The days of riding bikes through puddles for fun have vanished for many beyond the age of 10, unless you were one of the 117 cyclocross competitors Saturday at Balto Seppala Park.
For the second straight week, a record number of cyclists of varying levels and ages showed up to race in the seven-race ArcticCross fall series.
They pedaled around a course of about 1.2 miles over grass, mud and sand to see who could complete the most laps in a set time. It wasn't unusual to see them crash in exhaustion when finished, nor was it unusual to see them smiling.
"This is an adult's excuse to play in the mud," said Bruce Ross, an ArcticCross race organizer and course designer. "It's an odd form of suffering."
Attendance at cyclocross races has steadily increased in Anchorage since ArcticCross started 10 years ago, Ross said. The chance to race on a new course each week over unusual terrain has been a major draw.
While there are serious riders like Bruce's son Will Ross, who won the men's open division Saturday, there are also cross-training athletes looking for a unique challenge. East High cross-country runner John Farr raced in his fourth cyclocross Saturday, turning in a dominating victory in the men's beginner division.
"It's a lot of fun," Farr said. "It's a mixture of everything, road-bike elements and mountain-bike elements. You have to have decent riding skills."
To enter, all that's necessary is a bike, a helmet and $15. Bruce Ross said ArcticCross welcomes all competitors and spectators. Those with bikes designed for cyclocross will go faster, he said, but there were some riders using mountain bikes and fat-tire snow bikes Saturday.
"You see a lot of competitors in this that you don't see in the other road races or mountain races, just because it is a more laid-back, fun atmosphere," said Greg McDuffie, a competitor in the masters division for men 40 and older.
Cyclocross has been around for roughly a century, Bruce Ross said. It started in Europe as a way for professional cyclists to train in the winter months when roads were too icy. The pros took to parks, where they could get traction on grass and snow and get workouts done within a relatively small space.
Sometimes, corners on a cyclocross track can get pretty tight, and bikes are bound to get locked up.
"In a mass start, you get a lot of train wrecks, where everyone is trying to get around a tight corner at the same time," McDuffie said. "Part of the strategy is to go full bore right at the front to try to get out of the congestion."
Courses are generally on grass or dirt, so there is a built in cushion for falls. Riders don't hit turns at high speeds, either, so races aren't exceptionally dangerous.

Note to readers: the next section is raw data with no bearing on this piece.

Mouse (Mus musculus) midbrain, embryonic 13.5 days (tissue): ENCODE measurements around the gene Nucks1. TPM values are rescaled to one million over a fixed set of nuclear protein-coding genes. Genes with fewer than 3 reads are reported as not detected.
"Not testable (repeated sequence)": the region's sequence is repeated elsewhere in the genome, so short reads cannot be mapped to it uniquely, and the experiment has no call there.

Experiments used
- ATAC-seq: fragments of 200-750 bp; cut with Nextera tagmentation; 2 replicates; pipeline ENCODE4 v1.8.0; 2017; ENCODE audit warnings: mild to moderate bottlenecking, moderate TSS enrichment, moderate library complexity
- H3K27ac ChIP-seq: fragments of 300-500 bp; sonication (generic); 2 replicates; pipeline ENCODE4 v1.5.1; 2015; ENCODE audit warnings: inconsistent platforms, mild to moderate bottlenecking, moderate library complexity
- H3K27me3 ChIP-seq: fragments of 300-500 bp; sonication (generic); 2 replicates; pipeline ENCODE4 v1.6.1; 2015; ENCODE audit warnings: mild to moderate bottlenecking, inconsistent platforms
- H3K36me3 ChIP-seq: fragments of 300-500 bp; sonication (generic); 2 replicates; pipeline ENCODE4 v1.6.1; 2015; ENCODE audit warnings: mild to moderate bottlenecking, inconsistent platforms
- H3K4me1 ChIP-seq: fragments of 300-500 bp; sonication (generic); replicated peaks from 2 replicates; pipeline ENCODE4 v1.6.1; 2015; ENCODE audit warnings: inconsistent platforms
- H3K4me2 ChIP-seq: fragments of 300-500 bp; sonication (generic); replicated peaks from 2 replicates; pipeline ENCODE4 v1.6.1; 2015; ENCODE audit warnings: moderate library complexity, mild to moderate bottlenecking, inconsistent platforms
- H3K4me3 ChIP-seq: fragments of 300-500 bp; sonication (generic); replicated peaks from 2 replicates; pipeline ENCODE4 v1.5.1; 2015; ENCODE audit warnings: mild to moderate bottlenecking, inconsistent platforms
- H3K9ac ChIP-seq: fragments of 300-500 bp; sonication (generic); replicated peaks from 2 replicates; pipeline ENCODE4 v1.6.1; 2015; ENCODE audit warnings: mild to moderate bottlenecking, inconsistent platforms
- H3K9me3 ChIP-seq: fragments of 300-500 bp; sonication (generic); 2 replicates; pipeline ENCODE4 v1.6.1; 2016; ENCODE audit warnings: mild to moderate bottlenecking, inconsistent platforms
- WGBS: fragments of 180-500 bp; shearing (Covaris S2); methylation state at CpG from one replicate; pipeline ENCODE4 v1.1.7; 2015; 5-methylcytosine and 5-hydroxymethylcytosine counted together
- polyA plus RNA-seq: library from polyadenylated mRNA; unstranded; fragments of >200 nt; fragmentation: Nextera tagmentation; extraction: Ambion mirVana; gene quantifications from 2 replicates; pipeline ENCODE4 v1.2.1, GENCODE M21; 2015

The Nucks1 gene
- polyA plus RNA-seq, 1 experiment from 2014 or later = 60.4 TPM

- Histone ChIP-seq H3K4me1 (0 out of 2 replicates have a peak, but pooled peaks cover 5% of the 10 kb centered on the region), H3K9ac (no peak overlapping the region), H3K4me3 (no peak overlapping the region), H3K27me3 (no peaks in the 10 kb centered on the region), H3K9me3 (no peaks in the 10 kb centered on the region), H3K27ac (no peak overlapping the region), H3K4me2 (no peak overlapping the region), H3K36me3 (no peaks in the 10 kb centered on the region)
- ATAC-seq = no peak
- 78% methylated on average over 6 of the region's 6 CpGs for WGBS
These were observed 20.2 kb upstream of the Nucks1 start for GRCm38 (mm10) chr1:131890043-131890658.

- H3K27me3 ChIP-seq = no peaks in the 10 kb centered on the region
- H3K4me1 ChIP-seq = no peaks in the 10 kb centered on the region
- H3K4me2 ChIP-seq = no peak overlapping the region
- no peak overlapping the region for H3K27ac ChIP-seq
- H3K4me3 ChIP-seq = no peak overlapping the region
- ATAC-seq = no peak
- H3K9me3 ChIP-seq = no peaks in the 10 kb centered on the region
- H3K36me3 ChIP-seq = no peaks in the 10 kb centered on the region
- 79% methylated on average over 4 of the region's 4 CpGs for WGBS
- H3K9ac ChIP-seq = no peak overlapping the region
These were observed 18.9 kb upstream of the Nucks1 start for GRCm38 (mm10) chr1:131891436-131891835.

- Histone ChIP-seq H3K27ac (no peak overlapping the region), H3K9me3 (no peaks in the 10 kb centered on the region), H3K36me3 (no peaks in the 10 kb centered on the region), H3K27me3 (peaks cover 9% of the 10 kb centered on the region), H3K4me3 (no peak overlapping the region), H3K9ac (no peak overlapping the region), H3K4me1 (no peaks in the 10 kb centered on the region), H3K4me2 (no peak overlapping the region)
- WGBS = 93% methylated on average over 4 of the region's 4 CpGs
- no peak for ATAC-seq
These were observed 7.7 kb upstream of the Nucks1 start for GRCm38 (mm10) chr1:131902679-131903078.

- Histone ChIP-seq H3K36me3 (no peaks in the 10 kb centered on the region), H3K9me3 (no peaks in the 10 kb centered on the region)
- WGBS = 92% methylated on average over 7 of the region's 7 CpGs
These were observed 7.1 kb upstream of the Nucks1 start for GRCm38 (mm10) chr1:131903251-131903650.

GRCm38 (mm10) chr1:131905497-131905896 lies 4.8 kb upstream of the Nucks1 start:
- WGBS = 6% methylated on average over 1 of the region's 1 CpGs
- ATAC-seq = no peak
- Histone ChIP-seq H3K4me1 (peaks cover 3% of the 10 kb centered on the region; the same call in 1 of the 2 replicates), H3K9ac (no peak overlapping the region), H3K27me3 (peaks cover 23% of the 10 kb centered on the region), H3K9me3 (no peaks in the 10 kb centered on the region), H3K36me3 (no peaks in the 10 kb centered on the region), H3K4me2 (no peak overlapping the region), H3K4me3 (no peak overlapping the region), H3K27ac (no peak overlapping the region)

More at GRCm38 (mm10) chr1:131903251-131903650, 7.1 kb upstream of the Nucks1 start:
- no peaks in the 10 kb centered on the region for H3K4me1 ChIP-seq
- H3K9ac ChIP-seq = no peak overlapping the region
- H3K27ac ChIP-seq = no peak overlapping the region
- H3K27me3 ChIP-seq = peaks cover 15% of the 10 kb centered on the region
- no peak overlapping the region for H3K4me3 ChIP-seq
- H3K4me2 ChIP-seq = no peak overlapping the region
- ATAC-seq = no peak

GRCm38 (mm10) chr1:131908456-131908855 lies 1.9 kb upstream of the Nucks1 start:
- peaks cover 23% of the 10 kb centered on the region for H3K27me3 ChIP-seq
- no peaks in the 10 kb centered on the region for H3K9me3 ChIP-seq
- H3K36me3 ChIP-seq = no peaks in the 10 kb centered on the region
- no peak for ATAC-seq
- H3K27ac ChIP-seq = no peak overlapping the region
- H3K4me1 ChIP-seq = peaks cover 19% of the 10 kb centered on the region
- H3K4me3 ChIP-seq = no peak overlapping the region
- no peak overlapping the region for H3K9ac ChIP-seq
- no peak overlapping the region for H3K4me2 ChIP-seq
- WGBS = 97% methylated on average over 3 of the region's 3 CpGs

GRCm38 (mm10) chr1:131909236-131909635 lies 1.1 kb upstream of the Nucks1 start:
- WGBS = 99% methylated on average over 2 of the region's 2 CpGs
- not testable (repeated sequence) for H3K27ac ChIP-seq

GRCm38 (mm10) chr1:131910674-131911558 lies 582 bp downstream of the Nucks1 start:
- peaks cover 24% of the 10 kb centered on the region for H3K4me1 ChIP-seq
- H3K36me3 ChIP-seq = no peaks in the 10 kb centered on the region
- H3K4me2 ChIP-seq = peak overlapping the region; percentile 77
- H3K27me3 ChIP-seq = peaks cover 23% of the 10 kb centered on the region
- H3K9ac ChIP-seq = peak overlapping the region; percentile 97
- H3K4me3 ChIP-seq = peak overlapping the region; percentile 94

"People get a little hurt and bloodied," said Mike Howard, who won the men's masters division. "I don't think anyone gets really hurt out here."
Cyclocross is characterized by mud, and every good course is supposed to have a nice mud bog to ride or run through. The course at Balto Seppala had a deep mud pit in one corner, where most riders jumped off their bikes and sank up to their knees running through it.
"Three days ago, your tires would cut right to the bottom and you could ride right through," said Will Ross. "Today, it was about a foot and a half of peanut butter."
Riders were forced to dismount and carry their bikes over two hurdles at one point on the course, and the obstacle served as a good indicator of skill. The best competitors performed the dismount nimbly, dancing over the hurdles, and got back on their bikes without losing pace.
While Saturday's conditions were muddy by Alaska standards, the race didn't live up to what true cyclocross fans are used to in Europe or the Lower 48.
"Anchorage is really a place that doesn't have a lot of mud, because our soil is so thin," Bruce Ross said. "The toughest part of this course today is the fact that the grass is very wet, and it's like riding on Velcro."
Sunny weather tends to dry out courses in a hurry, so the really nasty, muddy conditions tend only to occur on days it rains or snows during the race.
"Last year, our season finale race was in snow, and it was actually very fun," Bruce Ross said. "Cyclocross races are never canceled. There's no such thing as a weather-out."
Next week's race is scheduled to take place at Devenport Fields, and details are available at arcticcross.org.
Reach Jeremy Peters at firstname.lastname@example.org or 257-4335.
ArcticCross race No. 2
Beginner -- 1) John Farr, 6 laps, 44 minutes, 49 seconds; 2) Luke Jager, 6, 47.03; 3) David Henke, 6, 47.26; 4) Eric Flanders, 6, 49.10; 5) Oscar Lage, 6, 50.07. Masters (40 and older) -- 1) Mike Howard, 6, 46.41; 2) Darin Marin, 6, 46.59; 3) Tony Brugliera, 6, 47.36; 4) Doug Karet, 6, 47.39; 5) Greg McDuffie, 6, 48.05. Open -- 1) Will Ross, 8, 54.08; 2) James Stull, 8, 55.06; 3) Carey Grumelot, 8, 55.07; 4) Tim Berntson, 8, 55.48; 5) Josh Chelf, 8, 56.03.
Beginner -- 1) Andrea Kettler, 5, 46.05; 2) Ellie Mitchell, 5, 47.19; 3) Leah Zumwalt, 5, 51.29; 4) Karen Morrison, 5, 55.21; 5) Tania Dennis, 4, 45.01. Masters (40 and older) -- 1) Shannon Titzel, 6, 52.38; 2) Stacy Kolstad, 5, 47.48; 3) Janus Reyes, 5, 49.20; 4) Rose Theisen, 5, 51.43; 5) Rebecca Moore, 4, 46.48. Open -- 1) Amber Stull, 6, 47.2; 2) Laura Gardner, 6, 47.29; 3) Jessie Donahue, 6, 47.35; 4) Kristy Smith, 6, 49.31; 5) Nylene Warner, 6, 49.36.
By JEREMY PETERS